Growing up, I always wondered if my dad ever celebrated Thanksgiving. Every year as soon as the Thanksgiving Day worship service was over my parents would pile my four brothers and me into the station-wagon and we would head to Oshkosh to have Thanksgiving dinner at my grandmother’s house. It was a three hour drive. And if you have never experienced it, let me assure you, there is nothing like having seven people and a dog in a station-wagon for over three hours. I don’t think we even left the Chicago city limits before my dad for the first time would throw out the empty threat, “If you boys don’t stop bothering each other we will turn around, and we’ll have peanut-butter and jelly sandwiches for Thanksgiving.” He didn’t mean it. We knew he didn’t mean it. But during the three hour drive he would occasionally raise his voice and make the same threat. Don’t really know why. Maybe it gave him a sense that he was keeping things in control. Maybe he thought that with it being Thanksgiving and all that we would listen to him, or that my brothers and I would treat each other a little more civilly. We didn’t. So the pestering, the poking, the whining would continue. As a child in the car the drive was long, from my dad’s perspective it was endless.
Shortly after arriving in Oshkosh my mom and dad would go inside to unwind, visit with relatives, and help my grandmother with dinner. Us boys would round up some of our cousins, and maybe a couple of the neighbor boys, and soon we would divvy up into teams for the annual Thanksgiving Turkey Bowl football game. But in truth it was more than just a football game. When asked we would say it was two hand touch below the waist, but we would smile knowing that an occasional tackle would be just fine. If there is anything that is more satisfying then playing football after spending over three hours frustrated in a car, it is having the chance to pummel the one who was frustrating you without really the fear of getting into trouble. And in truth, it was more than just the frustration over the three hour car ride. Sometimes it was a years worth of frustration. As the game would proceed, someone would get hurt, nothing too serious, maybe a bloody nose, a scraped up knee, a ripped shirt. Someone would end up crying. My dad would have to come outside to remind us that it was Thanksgiving. “For one day, couldn’t we just get along,” he would sigh before going back inside.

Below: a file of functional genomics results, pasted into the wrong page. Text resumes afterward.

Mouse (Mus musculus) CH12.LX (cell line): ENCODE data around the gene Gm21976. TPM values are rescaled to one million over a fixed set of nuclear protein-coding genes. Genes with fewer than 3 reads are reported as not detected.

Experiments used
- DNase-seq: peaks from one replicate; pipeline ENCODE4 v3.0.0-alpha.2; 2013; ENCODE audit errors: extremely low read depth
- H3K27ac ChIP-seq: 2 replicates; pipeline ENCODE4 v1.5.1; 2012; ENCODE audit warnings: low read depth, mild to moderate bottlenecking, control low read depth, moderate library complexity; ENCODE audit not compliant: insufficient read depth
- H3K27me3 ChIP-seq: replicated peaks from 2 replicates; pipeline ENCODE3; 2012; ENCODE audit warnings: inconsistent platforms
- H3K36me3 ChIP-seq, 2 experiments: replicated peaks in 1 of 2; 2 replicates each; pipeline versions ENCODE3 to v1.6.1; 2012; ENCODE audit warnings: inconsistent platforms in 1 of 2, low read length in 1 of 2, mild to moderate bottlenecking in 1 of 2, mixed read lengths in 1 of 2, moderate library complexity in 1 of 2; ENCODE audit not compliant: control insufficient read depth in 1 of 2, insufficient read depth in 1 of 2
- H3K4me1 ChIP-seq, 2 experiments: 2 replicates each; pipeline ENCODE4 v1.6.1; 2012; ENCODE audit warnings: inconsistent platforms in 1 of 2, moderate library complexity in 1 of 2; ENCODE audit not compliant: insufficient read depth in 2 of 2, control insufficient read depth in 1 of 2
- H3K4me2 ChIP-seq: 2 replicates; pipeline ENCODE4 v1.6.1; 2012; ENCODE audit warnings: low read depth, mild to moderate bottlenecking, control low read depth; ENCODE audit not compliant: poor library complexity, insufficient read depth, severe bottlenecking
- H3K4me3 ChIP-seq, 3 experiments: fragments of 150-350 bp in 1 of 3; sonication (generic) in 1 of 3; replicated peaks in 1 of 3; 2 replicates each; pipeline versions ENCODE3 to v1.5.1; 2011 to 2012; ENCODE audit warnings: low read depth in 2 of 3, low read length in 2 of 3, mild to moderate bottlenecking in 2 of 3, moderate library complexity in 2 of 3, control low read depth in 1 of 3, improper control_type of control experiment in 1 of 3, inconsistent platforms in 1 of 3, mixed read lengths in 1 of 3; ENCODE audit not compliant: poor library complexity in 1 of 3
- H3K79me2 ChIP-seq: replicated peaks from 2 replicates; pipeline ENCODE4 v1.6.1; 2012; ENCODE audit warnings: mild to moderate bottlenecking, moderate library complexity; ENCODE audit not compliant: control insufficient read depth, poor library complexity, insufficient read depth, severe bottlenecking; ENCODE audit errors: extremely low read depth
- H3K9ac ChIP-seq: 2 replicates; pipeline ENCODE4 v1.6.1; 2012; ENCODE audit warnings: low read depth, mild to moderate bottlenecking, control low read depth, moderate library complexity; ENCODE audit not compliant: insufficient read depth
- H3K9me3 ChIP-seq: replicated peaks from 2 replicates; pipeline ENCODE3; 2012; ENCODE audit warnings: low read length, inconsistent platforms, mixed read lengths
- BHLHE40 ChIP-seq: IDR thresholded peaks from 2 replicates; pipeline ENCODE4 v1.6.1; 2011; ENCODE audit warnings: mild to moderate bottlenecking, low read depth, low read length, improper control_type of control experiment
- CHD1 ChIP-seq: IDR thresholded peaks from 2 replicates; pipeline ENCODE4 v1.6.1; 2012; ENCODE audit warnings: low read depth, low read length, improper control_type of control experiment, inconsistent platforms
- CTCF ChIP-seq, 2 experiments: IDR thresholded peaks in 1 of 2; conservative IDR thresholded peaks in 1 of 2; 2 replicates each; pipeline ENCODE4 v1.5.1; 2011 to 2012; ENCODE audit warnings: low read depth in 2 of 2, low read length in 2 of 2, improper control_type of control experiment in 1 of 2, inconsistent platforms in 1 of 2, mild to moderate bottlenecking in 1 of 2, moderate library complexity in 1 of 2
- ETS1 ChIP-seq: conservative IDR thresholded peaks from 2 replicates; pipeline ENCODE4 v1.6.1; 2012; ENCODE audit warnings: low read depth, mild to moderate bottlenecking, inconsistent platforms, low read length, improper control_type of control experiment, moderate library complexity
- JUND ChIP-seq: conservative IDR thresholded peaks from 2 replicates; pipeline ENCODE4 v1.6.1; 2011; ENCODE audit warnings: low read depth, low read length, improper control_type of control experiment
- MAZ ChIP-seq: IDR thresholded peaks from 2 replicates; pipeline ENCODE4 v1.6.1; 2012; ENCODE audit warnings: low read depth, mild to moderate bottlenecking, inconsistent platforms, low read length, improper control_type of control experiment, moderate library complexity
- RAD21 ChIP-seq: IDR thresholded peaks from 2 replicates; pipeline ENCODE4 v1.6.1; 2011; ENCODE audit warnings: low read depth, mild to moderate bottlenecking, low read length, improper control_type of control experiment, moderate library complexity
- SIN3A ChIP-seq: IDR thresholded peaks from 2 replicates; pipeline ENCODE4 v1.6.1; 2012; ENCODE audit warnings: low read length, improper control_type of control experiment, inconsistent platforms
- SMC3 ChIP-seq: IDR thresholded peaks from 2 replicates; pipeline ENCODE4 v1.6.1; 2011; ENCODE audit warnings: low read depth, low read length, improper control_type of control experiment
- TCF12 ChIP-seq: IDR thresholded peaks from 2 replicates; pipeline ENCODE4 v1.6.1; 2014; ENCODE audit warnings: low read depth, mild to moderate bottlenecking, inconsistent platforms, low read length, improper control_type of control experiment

At some point my grandmother would come out and call us into dinner. From the time of childhood I have always found the first moments of sitting around the Thanksgiving dinner table a special time, a spiritual time. Before my dad would offer grace, there would always be a moment in which I would look around the table and see the faces of my four brothers, my mom, my dad, grandma, and usually a handful of other relatives. “This is it.” I would say to myself, and for a moment, maybe just for that moment, I would think kind thoughts towards my brothers. I would see my mom and dad for the loving parents that they were. I would even look at my other relatives and think that maybe they really weren’t that strange. “This is it. This is who I am. This is who we are. And if any of us are going to make it in this world, we have to make it together.” And then my dad would say grace, it seemed that often his words flowed from my own mind to his, the words, the thoughts, the deep sense of gratitude. “Amen” he would say.
“Move your elbows.” The word Amen was still in the air. “Move your elbows!” one of my older brothers would say again. “What?” I would respond. “Your elbows, they’re in my space, move them.” So much for the kind thankful thoughts. Within a few minutes my father would be sitting between us. And often by the end of dinner I, or one of my brothers, would be sitting in the kitchen by ourselves.
No sooner then the last cup was washed and put away, my mom would round all her boys up and load us into the car. And the seven of us and our dog would head back to Chicago. The sky was now dark, and there was a joyous crispness of fall in the air. And it was in that moment that I can imagine my dad looking over at his loving wife of so many years, and glancing into the rearview mirror at us boys, no longer fighting for private space, no longer poking or pestering, but now trying to find the softest spot of the other as we nestled into the ride home with our eyes soon to be shut. The only sound would be the soft voice of the man on WBBM telling the news of the day, letting my dad know where the traffic backups would be. And as he moves his eyes through the mirror to get a glance at all of us, and then back to the road, I can almost hear him offer the simple prayer, “Thank You.”
As we enter into November may your hearts be opened and your lives filled with gratitude
- Pastor Joel
Posted on Mon, December 6, 2010
by Joel Martin